While wireless will grow and sure will have an important play in the country, the reason I emphasize so much on the speed aspect is because the moment we say IPTV, we are talking about traffic video, which is both bandwidth hungry and time sensitive. Among the traffic that we’re used to so far, while on one hand, voice is time sensitive but not bandwidth hungry, and data is bandwidth hungry but not time sensitive, IPTV requires both – high bandwidth as well as time sensitivity. So considering these two important parameters, we are talking about a really robust broadband connection, which is capable and is dedicated. For services like a really robust IPTV, the minimum speed you need is 2 mbps dedicated, and ideally 3-4 mbps dedicated, which only wireline is capable of providing in a commercially viable business case.
Although wireless brings in mobility and flexibility, yet if IPTV is to be brought over wireless, it will have to change its form – quality will have to be brought down to keep up with limited bandwidth on mobility, you may even have to learn to live with a certain amount of jitter and flicker because that’s what wireless networks are capable of delivering now or in the near future. Therefore, IPTV on wireless will remain a limited play with limited features, till wireless technologies evolve to deliver dedicated high speed bandwidth to match with wireline Broadband.
Q8) UTStarcom has been in the forefront of product evolution in the broadband and IPTV space across the globe and more so in India. What are the new solutions the industry can expect from the company in days to come?
Ans. The features of our technology offerings can be divided in three forms, with the simplest form being recorded content, which can be viewed whenever you want to. The first phase is already on the floor and is being used by masses. The second form, which is the interactive content, has also been made available now.
Graduating to the third level, we are now trying to make a virtual classroom for the masses, which is right now not in a commercially deployable form.
Similarly, lots of applications which are relevant to India are being worked upon. From Aksh, there is a service called A-Tube that categorizes information and allows users to access information according to categories, ranging from city-specific local information, about shops, cosmetics, healthcare, childcare and so on. And within the information pulled out by the user, the system is capable of embedding only localized relevant ads that are very focused on the targeted audience– in my opinion, this is a very relevant advantage for a large country like India where the audiences differ greatly in their preferences, and we don’t usually fire up the computer to find such information. These are the kind of innovative services we are enabling on top of IPTV in India.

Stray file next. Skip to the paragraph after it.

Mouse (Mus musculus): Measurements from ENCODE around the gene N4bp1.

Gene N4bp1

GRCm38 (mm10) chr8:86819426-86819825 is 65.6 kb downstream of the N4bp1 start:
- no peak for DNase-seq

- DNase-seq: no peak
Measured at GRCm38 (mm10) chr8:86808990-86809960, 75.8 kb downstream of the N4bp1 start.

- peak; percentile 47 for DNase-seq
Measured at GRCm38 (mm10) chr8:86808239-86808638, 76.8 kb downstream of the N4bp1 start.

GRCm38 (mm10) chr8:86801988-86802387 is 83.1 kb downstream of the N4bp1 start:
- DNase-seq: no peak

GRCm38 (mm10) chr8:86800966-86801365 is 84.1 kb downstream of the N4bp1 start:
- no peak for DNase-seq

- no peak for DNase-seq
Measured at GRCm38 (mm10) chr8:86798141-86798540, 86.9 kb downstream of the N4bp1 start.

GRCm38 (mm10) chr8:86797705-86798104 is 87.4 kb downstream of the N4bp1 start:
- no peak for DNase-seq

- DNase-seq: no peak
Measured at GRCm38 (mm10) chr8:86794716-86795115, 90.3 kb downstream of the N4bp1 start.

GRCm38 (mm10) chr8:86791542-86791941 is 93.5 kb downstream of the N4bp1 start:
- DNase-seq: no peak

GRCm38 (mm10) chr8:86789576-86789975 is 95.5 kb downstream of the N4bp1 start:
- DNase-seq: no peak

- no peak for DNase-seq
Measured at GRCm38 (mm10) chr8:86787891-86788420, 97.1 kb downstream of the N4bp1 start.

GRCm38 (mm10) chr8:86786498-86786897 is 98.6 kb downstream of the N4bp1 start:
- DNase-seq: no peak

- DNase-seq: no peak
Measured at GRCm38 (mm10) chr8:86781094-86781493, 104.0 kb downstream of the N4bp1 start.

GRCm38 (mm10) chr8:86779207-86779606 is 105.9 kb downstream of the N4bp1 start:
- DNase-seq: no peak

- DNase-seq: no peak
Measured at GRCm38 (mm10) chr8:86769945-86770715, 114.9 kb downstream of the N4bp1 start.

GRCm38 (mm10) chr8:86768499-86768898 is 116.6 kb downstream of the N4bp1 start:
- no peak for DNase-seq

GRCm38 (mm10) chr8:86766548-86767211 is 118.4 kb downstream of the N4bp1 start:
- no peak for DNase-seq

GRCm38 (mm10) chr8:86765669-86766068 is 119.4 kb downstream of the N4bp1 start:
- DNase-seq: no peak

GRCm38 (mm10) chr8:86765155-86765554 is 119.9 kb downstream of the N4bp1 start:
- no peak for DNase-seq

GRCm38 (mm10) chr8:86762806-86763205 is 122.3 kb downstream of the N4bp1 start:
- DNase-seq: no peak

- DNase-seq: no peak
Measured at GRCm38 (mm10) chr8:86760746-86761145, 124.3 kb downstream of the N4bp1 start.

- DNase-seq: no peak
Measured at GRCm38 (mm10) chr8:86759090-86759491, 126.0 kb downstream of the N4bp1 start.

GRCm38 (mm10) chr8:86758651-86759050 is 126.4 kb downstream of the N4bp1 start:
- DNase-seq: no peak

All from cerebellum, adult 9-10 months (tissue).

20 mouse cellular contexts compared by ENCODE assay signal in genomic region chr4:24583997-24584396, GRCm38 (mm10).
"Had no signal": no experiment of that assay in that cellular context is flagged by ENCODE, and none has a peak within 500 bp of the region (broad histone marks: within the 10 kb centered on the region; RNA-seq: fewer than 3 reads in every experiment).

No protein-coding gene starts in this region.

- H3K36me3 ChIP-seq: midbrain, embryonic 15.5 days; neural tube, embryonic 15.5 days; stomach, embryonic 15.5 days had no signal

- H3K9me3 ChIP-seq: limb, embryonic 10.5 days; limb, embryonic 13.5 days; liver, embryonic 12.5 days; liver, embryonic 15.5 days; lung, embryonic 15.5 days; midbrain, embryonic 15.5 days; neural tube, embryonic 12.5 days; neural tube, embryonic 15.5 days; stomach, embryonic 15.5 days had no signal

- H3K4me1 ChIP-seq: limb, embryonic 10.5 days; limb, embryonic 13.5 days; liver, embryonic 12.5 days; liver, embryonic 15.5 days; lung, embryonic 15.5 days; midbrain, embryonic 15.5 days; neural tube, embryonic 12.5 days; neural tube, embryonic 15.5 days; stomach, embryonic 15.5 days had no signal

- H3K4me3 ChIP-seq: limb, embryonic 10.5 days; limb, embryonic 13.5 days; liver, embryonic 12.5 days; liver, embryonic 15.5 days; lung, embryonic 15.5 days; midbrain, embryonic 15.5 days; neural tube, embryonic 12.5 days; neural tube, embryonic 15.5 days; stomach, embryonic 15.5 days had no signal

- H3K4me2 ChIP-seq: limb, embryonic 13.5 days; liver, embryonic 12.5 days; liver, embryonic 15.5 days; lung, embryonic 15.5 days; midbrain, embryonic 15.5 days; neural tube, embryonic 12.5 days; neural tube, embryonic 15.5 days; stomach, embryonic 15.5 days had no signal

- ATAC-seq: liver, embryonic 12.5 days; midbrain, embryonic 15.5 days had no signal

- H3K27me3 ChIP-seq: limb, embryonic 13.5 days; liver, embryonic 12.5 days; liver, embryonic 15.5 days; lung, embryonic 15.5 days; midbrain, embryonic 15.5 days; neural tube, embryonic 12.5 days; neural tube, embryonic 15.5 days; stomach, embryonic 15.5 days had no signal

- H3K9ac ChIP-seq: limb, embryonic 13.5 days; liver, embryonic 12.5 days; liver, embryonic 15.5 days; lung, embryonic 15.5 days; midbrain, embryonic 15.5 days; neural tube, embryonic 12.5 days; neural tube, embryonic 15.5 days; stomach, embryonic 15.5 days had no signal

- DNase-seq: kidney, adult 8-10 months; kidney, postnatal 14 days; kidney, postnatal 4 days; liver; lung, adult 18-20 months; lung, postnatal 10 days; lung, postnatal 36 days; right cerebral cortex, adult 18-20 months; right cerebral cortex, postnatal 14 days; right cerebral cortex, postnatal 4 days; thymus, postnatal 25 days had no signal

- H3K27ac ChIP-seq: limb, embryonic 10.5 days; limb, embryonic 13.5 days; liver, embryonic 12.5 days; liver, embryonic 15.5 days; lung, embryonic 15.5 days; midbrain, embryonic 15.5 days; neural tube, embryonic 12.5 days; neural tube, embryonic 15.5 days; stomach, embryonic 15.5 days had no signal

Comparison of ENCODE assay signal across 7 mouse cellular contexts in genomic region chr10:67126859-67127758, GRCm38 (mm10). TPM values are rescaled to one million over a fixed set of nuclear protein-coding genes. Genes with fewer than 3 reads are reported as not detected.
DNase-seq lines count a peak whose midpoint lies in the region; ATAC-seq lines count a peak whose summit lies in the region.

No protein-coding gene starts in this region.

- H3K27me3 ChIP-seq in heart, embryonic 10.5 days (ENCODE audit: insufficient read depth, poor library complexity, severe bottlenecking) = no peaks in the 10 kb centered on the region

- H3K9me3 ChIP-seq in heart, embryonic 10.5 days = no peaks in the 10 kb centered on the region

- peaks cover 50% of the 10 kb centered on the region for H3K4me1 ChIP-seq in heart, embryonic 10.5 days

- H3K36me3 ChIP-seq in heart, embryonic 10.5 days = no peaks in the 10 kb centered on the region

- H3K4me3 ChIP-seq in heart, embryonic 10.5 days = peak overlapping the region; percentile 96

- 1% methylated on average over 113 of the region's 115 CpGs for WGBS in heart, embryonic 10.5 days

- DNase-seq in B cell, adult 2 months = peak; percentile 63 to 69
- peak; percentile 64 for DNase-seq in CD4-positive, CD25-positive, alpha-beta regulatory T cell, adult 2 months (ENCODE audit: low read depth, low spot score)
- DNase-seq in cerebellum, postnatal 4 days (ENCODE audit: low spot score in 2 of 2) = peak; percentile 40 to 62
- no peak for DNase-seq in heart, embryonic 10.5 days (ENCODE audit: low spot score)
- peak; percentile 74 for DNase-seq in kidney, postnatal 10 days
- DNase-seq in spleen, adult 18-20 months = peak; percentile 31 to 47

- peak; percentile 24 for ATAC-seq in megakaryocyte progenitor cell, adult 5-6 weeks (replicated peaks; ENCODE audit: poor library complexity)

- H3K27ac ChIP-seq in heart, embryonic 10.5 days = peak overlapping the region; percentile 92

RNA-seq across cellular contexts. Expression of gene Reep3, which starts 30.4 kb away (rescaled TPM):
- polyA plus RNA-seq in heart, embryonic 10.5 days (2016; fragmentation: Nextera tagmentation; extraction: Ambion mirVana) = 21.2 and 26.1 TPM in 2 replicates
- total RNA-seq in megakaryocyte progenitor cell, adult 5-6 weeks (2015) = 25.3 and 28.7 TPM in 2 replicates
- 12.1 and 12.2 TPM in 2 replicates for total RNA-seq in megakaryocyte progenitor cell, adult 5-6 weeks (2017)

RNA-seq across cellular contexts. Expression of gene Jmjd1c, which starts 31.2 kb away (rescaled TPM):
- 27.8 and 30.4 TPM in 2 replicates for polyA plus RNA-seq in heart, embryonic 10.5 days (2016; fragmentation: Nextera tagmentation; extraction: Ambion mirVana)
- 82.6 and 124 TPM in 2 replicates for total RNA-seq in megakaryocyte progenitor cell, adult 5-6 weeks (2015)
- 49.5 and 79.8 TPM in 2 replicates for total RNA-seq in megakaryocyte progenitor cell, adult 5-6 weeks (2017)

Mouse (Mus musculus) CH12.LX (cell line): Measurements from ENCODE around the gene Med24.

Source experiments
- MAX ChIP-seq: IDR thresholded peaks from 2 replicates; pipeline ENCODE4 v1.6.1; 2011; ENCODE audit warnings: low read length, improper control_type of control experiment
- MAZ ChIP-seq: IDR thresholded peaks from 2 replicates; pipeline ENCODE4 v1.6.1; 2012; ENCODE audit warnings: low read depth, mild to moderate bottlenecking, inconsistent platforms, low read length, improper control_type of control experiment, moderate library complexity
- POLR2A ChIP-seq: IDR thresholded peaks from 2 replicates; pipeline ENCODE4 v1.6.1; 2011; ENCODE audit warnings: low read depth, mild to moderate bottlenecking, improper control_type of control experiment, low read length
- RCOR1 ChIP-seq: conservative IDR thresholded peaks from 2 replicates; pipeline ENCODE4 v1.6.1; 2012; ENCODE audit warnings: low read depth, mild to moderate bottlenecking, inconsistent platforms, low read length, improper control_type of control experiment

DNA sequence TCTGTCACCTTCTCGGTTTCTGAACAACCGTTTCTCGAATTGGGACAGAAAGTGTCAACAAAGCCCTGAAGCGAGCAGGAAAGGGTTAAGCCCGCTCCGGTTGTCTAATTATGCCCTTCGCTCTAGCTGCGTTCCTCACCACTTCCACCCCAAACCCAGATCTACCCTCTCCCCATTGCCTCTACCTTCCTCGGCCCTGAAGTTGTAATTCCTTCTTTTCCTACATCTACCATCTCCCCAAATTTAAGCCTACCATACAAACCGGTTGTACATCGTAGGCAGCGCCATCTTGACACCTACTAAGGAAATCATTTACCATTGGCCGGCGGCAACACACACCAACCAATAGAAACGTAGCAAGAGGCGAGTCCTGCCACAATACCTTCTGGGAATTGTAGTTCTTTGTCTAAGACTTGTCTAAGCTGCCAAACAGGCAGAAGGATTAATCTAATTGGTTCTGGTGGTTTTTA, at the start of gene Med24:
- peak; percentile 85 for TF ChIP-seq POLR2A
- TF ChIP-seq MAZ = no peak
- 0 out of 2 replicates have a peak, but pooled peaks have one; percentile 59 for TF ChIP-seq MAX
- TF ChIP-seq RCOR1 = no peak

On the same A-Tube service, Aksh is working to provide an application on matrimony, allowing people to upload their text-based profile or even a 5-minute audio-visual profile for a shelf life of let us say 3, 6 or 12 months. Such services will have longer shelf life than placing matrimonial ads in papers.
We’re tying up with different platforms and universities to make available stored lectures available to IPTV subscribers. We have also made available technology to enable interactive content with question-answer sessions.
Using IPTV for tele-healthcare and e-governance are technologies that are available. In fact, Aksh has already tested e-governance on BSNL network in a small village called Kukas near Jaipur, where village panchayat can interact with district headquarters using IPTV.
Q9) What are your upcoming business plans for the Indian market? Any fallout arising out of the announcements made at the global level related to cost saving measures?
Ans: In broadband, we have been the leaders in India for three running years, starting 2007, which was the year of broadband. In IPTV, since the market in India is not large enough and analysts may not be tracking it yet, but we believe that we would have a leadership position in IPTV also.
We are working with the government to see if they could announce 2010 as “a year of IPTV” just like 2007 was “year of broadband” earlier. Such an IPTV year will enable specific programmes and initiatives to drive growth of IPTV infrastructure which will contribute significantly to the country’s growth and productivity.
The telecom market in India has largely remained immune to recession. However, to meet the challenges of the general slowdown in the economy, we have indeed undertaken cost-cutting initiatives. However cost cutting should not be confused with man power cutting. We have not reduced man power in India. But yes, we have taken lots of initiatives to lower down the cost of doing business and bring in better operational efficiencies. We believe that ultimately it is a good thing for the customers if we’re able to maintain same quality at lower costs. From my perspective, that’s an initiative we will continue to have for quite some time.
At the same time, we have not shied away from investing time, resources and money in something that we believe will be good from growth perspective for us the industry, and the country, like IPTV for instance.